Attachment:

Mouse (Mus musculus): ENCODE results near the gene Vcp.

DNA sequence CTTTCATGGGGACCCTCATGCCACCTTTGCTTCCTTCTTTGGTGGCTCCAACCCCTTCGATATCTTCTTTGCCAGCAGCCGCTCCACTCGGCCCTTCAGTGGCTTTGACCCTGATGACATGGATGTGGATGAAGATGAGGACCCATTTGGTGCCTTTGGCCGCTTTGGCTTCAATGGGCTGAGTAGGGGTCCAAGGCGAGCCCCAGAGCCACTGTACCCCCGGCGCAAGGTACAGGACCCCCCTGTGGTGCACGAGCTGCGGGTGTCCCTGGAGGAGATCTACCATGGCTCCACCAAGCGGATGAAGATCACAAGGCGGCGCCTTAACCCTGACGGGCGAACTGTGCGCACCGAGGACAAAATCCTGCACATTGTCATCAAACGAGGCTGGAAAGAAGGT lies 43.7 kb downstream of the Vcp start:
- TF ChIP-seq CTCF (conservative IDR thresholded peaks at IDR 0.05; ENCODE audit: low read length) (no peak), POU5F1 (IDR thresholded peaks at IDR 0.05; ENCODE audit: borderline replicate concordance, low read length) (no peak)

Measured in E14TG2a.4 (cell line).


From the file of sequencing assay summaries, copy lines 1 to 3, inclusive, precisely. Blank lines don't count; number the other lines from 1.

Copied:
Mouse (Mus musculus): ENCODE results near the gene Vcp.

DNA sequence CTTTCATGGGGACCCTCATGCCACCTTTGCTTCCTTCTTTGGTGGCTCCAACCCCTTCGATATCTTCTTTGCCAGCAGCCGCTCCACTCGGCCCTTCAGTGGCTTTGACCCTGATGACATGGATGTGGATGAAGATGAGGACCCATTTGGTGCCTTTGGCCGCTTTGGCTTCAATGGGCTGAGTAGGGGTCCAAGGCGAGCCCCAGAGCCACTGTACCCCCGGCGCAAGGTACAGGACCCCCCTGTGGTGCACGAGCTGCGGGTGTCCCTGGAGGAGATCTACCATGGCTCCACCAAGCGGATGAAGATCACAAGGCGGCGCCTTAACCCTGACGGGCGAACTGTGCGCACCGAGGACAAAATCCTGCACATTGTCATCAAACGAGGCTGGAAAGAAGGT lies 43.7 kb downstream of the Vcp start:
- TF ChIP-seq CTCF (conservative IDR thresholded peaks at IDR 0.05; ENCODE audit: low read length) (no peak), POU5F1 (IDR thresholded peaks at IDR 0.05; ENCODE audit: borderline replicate concordance, low read length) (no peak)